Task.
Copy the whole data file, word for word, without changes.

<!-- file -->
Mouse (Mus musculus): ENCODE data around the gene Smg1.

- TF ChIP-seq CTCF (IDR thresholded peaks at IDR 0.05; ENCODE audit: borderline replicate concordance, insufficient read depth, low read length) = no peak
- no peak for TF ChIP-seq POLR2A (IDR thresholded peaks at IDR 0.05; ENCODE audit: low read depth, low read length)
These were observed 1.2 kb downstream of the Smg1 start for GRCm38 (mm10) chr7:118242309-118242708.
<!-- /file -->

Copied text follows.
Mouse (Mus musculus): ENCODE data around the gene Smg1.

- TF ChIP-seq CTCF (IDR thresholded peaks at IDR 0.05; ENCODE audit: borderline replicate concordance, insufficient read depth, low read length) = no peak
- no peak for TF ChIP-seq POLR2A (IDR thresholded peaks at IDR 0.05; ENCODE audit: low read depth, low read length)
These were observed 1.2 kb downstream of the Smg1 start for GRCm38 (mm10) chr7:118242309-118242708.